Power and cooling are like Oxygen for a data center. This is all the more so in these times of power shortages, since CIOs and IT managers try everything possible to make more efficient usage of power and cooling in their data centers. The case was no different for IFFCO TOKIO General Insurance (ITGI), one of the leading insurance companies in India. Established in 2000, ITGI offers an extensive range of customized policies, which serve customers from farmers to automobile manufacturers. Currently, ITGI has a pan-Indian presence with 51 strategic business units and 110 offices across the country.
ITGI's data center is located in its corporate office at Gurgaon. Nothing new has been added to the existing power and cooling infrastructure since the inception of its operations around eight years ago, but now things are definitely in the change mode. "We have not done anything out of the world for ourdata center power and cooling. Since we knew exactly what we wanted, we implemented things accordingly," says U C Dubey, the executive vice president of IT for ITGI.
The ITGI data center has 65 servers, mostly running on IBM iSeries hardware. Major applications run on an AS/400 platform. Apart from that, the company uses Unix, Linux and Windows platforms for various applications. ITGI's main applications are a core insurance application; CSC (Computer Science Corporation) Policy Asia, which is a policy administration system; Siebel CRM; POS; Lotus Domino Power Messaging; and Cognos for BI. Apart from these, there are several smaller Java applications.
On the data center's power supply front, ITGI has multiple power sources. First is the main power from the grid coming to ITGI's premises. From this, the company has taken two different lines to the data center; there are two UPSs from which power is taken to the data center through a bridge. If something goes wrong with one UPS, the other can take over at any point of time. The organization uses UPS units from Emerson.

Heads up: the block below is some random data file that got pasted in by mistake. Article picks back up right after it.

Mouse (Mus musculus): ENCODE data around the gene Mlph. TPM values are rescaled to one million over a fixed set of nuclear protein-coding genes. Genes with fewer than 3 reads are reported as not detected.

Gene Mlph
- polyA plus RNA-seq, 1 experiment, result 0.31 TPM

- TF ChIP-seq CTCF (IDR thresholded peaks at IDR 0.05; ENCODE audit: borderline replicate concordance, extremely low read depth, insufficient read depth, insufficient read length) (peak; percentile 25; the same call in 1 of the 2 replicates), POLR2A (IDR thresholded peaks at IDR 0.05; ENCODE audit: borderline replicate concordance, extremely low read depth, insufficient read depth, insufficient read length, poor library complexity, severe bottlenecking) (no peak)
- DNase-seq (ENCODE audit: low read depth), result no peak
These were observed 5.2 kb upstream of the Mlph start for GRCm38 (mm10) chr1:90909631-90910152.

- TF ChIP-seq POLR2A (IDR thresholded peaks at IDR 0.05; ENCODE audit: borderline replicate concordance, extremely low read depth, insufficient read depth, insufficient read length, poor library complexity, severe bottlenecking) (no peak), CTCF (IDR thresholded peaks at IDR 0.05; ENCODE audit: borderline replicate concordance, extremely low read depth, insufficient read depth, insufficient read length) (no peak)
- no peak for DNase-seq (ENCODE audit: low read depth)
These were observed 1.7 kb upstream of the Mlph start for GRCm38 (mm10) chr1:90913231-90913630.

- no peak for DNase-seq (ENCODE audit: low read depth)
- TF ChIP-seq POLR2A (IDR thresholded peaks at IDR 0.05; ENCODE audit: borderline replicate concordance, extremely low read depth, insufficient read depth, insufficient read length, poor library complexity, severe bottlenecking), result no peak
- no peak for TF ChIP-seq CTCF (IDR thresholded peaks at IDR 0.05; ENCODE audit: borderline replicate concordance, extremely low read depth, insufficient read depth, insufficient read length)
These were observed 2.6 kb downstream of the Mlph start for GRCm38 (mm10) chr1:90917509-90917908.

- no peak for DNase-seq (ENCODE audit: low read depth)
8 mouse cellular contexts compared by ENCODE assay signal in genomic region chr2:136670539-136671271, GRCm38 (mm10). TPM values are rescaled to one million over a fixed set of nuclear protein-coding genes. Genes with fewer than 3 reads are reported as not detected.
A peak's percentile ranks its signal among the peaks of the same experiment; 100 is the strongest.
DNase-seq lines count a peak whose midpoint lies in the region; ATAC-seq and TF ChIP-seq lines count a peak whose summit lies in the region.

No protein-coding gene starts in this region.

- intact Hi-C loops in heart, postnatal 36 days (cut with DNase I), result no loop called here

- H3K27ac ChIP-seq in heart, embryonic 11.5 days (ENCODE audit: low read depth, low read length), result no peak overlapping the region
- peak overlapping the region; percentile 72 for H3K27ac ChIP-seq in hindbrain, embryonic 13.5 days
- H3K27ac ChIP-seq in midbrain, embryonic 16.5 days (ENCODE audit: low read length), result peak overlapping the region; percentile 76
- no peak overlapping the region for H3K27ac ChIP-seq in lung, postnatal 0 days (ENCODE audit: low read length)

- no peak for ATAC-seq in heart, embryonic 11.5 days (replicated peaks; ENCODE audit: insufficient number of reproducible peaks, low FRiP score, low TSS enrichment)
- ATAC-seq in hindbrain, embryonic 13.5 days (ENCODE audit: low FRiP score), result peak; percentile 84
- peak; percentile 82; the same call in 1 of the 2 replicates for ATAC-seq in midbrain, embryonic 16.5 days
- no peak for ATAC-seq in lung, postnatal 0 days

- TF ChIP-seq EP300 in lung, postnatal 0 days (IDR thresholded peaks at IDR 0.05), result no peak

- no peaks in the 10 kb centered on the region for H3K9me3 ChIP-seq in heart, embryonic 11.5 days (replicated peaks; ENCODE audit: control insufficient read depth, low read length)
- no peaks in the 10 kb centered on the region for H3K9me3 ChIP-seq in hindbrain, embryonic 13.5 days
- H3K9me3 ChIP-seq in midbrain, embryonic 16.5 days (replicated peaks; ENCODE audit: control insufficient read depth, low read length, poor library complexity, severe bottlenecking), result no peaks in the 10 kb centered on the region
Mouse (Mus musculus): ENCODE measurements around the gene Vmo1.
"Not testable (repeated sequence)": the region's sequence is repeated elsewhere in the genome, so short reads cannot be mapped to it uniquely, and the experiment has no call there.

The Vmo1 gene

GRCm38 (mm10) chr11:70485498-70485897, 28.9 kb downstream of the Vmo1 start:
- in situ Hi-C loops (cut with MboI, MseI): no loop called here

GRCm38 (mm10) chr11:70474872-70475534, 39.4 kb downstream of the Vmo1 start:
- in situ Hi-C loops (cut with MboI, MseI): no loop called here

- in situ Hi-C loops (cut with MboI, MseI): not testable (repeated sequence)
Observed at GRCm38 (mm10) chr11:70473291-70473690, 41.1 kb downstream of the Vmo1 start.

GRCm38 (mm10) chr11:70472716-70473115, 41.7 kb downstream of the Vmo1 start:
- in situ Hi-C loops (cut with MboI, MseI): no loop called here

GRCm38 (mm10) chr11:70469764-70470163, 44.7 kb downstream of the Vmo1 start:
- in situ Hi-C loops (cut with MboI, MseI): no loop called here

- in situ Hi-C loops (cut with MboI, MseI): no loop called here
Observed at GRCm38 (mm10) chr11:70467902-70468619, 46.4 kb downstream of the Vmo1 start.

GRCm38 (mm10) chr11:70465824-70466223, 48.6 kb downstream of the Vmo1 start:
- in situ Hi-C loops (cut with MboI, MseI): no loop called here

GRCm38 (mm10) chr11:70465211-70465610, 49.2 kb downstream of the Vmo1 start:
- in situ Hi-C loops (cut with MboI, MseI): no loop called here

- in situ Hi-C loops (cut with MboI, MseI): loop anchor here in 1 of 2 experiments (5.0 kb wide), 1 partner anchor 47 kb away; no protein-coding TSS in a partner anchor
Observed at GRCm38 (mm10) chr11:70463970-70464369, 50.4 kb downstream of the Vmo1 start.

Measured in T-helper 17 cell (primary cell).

N+1 redundancy is being used for the UPS systems. In addition, there is battery backup for the main line. ITGI uses precision cooling to cool the data center premises (also from Emerson). There are 2.75 ton precision air-conditioning systems, which cater to the data center's power requirement of around 700 units per day. Each server in the data center gets its power supply from both the UPSs through an automatic transfer switch.
Next: server virtualization
According to Dubey, ITGI has also had its fair share of problems, which has led the team to implement protective measures in the data center power supply area. To begin with, ITGI has started keeping track of the data center's power usage for the past few months. This includes keeping proper records of how much power is being utilized by the servers and other computer systems.
ITGI had earlier faced a problem with the capacity of its UPS. There was only one UPS, therefore it added another UPS. Earlier, the capacity was 20 KVA, which has now been increased to 40 KVA each. This came about as a result of the realization that when one UPS is down, the other cannot take the extra load.
ITGI gets IBM to conduct audits of its data center power and cooling setups. One of the suggestions made by IBM was to have no gap at all between two racks. Previously, there was a gap between the racks, which used to result in higher data center power consumption levels.
Dubey plans to implement server virtualization as one of the next power saving measures for the data center. "We are in the process of calculating the power consumed by our servers," says Dubey. ITGI already uses the AS/400 platform's in-built server virtualization feature. However, ITGI will now look at implementing server virtualization on its Windows servers.